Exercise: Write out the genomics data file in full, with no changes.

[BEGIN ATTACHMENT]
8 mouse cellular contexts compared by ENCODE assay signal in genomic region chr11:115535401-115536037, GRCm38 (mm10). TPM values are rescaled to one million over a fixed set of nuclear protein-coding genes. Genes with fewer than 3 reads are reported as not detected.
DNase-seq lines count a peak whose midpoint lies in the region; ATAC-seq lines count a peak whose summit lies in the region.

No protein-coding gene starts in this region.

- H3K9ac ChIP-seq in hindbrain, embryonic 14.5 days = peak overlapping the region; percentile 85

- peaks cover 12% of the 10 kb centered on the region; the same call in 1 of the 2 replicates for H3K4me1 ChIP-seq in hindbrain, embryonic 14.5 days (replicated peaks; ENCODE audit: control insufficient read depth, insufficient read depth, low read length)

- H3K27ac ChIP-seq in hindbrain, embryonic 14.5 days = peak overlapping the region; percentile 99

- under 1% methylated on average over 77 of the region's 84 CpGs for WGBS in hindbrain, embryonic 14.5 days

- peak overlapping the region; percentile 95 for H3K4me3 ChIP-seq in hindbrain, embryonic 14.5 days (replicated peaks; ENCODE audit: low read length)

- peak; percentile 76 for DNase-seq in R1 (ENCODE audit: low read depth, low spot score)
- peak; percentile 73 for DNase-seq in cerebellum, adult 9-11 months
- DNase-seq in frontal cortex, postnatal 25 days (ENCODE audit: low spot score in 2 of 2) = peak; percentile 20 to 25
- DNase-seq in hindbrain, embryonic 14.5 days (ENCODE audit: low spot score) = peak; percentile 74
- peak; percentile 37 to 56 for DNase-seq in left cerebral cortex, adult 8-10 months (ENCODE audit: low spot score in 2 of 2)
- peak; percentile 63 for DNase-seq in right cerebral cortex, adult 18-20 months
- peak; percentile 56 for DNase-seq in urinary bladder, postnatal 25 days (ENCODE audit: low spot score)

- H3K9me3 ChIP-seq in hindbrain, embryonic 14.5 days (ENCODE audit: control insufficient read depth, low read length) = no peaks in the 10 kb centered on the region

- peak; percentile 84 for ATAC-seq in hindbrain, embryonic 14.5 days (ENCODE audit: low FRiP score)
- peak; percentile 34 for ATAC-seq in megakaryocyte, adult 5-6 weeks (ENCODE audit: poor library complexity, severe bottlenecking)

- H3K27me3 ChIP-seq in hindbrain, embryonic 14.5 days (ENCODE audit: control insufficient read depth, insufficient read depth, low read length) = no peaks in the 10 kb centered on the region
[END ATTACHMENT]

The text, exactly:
8 mouse cellular contexts compared by ENCODE assay signal in genomic region chr11:115535401-115536037, GRCm38 (mm10). TPM values are rescaled to one million over a fixed set of nuclear protein-coding genes. Genes with fewer than 3 reads are reported as not detected.
DNase-seq lines count a peak whose midpoint lies in the region; ATAC-seq lines count a peak whose summit lies in the region.

No protein-coding gene starts in this region.

- H3K9ac ChIP-seq in hindbrain, embryonic 14.5 days = peak overlapping the region; percentile 85

- peaks cover 12% of the 10 kb centered on the region; the same call in 1 of the 2 replicates for H3K4me1 ChIP-seq in hindbrain, embryonic 14.5 days (replicated peaks; ENCODE audit: control insufficient read depth, insufficient read depth, low read length)

- H3K27ac ChIP-seq in hindbrain, embryonic 14.5 days = peak overlapping the region; percentile 99

- under 1% methylated on average over 77 of the region's 84 CpGs for WGBS in hindbrain, embryonic 14.5 days

- peak overlapping the region; percentile 95 for H3K4me3 ChIP-seq in hindbrain, embryonic 14.5 days (replicated peaks; ENCODE audit: low read length)

- peak; percentile 76 for DNase-seq in R1 (ENCODE audit: low read depth, low spot score)
- peak; percentile 73 for DNase-seq in cerebellum, adult 9-11 months
- DNase-seq in frontal cortex, postnatal 25 days (ENCODE audit: low spot score in 2 of 2) = peak; percentile 20 to 25
- DNase-seq in hindbrain, embryonic 14.5 days (ENCODE audit: low spot score) = peak; percentile 74
- peak; percentile 37 to 56 for DNase-seq in left cerebral cortex, adult 8-10 months (ENCODE audit: low spot score in 2 of 2)
- peak; percentile 63 for DNase-seq in right cerebral cortex, adult 18-20 months
- peak; percentile 56 for DNase-seq in urinary bladder, postnatal 25 days (ENCODE audit: low spot score)

- H3K9me3 ChIP-seq in hindbrain, embryonic 14.5 days (ENCODE audit: control insufficient read depth, low read length) = no peaks in the 10 kb centered on the region

- peak; percentile 84 for ATAC-seq in hindbrain, embryonic 14.5 days (ENCODE audit: low FRiP score)
- peak; percentile 34 for ATAC-seq in megakaryocyte, adult 5-6 weeks (ENCODE audit: poor library complexity, severe bottlenecking)

- H3K27me3 ChIP-seq in hindbrain, embryonic 14.5 days (ENCODE audit: control insufficient read depth, insufficient read depth, low read length) = no peaks in the 10 kb centered on the region